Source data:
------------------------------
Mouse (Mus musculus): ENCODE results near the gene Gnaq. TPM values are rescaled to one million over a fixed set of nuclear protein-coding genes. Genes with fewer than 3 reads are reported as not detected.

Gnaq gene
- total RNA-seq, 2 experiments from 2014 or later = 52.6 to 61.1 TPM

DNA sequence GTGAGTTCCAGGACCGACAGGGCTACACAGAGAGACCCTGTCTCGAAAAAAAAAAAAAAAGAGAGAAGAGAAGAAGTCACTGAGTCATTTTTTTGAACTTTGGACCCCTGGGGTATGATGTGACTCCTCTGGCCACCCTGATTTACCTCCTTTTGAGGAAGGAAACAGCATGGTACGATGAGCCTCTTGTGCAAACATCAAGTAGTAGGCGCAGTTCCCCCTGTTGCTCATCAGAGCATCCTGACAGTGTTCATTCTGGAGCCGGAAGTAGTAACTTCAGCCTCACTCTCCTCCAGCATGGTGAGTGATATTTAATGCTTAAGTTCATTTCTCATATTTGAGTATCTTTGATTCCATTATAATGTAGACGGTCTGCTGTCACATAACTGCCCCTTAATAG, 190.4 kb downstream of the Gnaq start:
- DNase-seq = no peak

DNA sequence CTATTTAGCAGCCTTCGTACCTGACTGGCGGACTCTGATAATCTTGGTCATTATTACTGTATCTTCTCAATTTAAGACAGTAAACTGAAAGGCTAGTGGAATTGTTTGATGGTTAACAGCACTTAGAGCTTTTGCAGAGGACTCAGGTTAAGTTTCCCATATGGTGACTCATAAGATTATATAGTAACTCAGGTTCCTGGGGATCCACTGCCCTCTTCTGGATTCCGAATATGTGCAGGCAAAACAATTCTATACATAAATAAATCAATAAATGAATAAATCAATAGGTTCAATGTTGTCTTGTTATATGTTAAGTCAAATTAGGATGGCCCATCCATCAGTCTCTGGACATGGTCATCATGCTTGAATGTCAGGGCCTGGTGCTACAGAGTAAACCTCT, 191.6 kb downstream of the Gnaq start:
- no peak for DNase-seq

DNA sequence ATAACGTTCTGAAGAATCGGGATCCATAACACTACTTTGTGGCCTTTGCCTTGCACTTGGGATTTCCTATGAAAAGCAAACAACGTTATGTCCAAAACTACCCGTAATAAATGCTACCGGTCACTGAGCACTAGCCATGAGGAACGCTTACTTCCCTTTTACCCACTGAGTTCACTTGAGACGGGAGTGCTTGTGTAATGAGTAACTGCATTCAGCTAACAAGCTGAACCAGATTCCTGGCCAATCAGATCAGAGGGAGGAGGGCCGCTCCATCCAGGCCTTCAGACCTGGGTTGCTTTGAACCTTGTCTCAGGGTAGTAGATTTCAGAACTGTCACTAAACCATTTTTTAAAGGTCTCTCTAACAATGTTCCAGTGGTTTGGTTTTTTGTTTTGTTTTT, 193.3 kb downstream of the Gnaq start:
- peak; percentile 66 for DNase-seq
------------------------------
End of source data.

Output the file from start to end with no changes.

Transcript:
Mouse (Mus musculus): ENCODE results near the gene Gnaq. TPM values are rescaled to one million over a fixed set of nuclear protein-coding genes. Genes with fewer than 3 reads are reported as not detected.

Gnaq gene
- total RNA-seq, 2 experiments from 2014 or later = 52.6 to 61.1 TPM

DNA sequence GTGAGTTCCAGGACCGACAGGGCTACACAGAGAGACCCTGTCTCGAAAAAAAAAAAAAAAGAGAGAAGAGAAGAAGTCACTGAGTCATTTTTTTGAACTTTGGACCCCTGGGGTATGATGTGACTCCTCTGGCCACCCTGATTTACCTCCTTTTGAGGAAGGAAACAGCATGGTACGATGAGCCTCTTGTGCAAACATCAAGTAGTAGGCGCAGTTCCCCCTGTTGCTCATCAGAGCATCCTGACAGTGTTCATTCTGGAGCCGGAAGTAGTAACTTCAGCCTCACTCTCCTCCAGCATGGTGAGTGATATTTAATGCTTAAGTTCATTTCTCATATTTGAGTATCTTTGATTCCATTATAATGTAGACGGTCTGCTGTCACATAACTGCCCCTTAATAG, 190.4 kb downstream of the Gnaq start:
- DNase-seq = no peak

DNA sequence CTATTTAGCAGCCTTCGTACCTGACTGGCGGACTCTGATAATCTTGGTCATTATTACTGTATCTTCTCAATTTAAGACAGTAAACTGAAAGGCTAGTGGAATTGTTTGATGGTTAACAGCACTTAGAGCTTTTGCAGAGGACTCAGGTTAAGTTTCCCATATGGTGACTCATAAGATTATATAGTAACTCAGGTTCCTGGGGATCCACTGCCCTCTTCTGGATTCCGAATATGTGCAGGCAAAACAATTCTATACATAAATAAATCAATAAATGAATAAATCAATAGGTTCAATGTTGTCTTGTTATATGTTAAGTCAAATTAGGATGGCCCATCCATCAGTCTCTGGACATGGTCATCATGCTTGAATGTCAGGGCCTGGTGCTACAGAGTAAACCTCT, 191.6 kb downstream of the Gnaq start:
- no peak for DNase-seq

DNA sequence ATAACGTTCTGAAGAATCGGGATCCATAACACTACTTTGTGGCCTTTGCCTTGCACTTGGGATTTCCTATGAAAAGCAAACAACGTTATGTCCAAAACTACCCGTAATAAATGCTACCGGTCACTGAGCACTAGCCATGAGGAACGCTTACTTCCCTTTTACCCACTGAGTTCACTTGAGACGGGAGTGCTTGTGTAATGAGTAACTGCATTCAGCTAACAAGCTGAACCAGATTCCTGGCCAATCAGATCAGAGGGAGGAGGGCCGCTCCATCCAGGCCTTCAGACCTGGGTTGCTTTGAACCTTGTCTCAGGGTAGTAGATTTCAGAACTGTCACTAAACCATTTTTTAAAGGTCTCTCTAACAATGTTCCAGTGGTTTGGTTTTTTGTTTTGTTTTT, 193.3 kb downstream of the Gnaq start:
- peak; percentile 66 for DNase-seq